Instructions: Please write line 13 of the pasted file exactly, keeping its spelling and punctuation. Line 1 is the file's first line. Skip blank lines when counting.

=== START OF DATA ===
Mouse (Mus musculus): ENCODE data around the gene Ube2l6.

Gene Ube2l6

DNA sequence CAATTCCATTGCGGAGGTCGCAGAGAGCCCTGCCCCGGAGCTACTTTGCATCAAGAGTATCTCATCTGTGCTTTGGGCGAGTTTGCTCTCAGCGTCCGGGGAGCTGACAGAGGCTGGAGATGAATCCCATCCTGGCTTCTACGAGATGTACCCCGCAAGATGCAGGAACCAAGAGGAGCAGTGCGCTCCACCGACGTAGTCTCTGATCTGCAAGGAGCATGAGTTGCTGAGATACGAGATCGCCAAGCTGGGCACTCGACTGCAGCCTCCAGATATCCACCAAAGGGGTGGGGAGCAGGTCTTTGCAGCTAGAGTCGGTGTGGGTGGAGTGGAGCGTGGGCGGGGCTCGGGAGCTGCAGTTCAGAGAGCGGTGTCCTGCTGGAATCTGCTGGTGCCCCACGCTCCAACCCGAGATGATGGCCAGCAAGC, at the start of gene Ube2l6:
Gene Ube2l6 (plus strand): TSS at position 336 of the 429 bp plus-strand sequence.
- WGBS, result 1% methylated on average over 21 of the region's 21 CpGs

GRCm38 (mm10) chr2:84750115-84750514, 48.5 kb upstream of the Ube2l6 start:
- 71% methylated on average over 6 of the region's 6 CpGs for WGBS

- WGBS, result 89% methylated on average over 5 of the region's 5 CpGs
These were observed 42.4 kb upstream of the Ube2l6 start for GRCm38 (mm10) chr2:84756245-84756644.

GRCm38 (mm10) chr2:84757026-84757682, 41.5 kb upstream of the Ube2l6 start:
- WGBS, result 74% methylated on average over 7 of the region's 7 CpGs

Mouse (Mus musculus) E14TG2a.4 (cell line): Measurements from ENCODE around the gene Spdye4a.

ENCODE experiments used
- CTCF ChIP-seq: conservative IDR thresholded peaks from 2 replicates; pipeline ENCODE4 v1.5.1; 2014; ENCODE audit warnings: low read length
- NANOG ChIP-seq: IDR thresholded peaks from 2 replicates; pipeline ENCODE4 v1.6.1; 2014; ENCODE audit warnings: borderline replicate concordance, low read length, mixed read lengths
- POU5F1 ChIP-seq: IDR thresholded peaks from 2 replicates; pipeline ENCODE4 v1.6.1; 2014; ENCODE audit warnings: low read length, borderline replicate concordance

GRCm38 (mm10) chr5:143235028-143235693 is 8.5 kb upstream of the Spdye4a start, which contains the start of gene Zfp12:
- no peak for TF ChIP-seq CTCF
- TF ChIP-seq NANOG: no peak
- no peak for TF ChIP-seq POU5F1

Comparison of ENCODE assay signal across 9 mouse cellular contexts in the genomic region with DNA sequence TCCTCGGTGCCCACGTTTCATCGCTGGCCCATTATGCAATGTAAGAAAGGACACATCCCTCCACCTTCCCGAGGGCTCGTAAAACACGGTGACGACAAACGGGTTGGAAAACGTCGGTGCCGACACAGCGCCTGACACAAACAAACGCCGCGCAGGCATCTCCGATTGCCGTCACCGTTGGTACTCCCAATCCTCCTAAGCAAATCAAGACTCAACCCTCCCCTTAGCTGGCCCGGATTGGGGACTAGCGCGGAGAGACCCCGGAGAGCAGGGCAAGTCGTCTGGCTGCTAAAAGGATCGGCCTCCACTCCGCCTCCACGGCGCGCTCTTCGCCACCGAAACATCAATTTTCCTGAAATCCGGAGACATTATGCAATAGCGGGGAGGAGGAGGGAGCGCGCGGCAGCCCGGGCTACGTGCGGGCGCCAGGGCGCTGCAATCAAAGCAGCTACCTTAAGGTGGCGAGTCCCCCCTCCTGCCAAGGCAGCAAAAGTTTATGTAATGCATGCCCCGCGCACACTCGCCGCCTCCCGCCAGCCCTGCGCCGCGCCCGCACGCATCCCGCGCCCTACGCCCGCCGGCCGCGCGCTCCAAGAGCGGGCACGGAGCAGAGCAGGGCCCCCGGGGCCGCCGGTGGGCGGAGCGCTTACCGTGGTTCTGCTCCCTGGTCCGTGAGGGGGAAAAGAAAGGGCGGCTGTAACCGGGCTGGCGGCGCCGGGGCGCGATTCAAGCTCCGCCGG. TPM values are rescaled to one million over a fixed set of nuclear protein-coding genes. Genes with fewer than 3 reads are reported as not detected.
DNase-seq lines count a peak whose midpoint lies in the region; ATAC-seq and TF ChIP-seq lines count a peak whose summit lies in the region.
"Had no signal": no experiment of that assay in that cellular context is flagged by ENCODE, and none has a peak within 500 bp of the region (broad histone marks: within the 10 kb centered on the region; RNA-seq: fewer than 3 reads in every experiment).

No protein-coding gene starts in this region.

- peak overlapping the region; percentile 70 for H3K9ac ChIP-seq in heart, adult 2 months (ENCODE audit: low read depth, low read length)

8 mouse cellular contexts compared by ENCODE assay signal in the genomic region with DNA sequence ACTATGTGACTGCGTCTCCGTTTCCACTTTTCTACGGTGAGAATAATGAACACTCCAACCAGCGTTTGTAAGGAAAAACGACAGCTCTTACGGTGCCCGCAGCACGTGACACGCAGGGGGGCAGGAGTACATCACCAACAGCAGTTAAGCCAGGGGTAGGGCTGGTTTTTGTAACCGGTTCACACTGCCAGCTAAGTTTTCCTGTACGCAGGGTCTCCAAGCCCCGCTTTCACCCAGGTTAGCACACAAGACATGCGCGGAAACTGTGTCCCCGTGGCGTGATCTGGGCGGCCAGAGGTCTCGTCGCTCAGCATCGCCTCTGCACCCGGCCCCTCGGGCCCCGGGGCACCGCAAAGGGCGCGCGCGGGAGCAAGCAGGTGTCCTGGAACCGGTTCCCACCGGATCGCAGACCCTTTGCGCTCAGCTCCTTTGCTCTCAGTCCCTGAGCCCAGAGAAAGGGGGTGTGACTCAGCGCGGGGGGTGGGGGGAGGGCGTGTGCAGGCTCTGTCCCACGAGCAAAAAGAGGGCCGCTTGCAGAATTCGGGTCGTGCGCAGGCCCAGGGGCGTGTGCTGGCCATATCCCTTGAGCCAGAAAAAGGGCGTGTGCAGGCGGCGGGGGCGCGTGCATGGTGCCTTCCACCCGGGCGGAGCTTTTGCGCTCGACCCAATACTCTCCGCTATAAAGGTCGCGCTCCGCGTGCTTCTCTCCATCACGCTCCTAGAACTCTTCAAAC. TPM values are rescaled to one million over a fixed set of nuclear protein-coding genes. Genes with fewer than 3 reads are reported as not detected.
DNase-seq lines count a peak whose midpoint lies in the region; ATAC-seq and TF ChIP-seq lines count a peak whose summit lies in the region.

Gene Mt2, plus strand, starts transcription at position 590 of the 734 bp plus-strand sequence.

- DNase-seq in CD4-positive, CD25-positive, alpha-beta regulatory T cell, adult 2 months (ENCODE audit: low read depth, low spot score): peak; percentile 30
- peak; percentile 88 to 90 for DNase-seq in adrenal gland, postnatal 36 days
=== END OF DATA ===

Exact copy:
ENCODE experiments used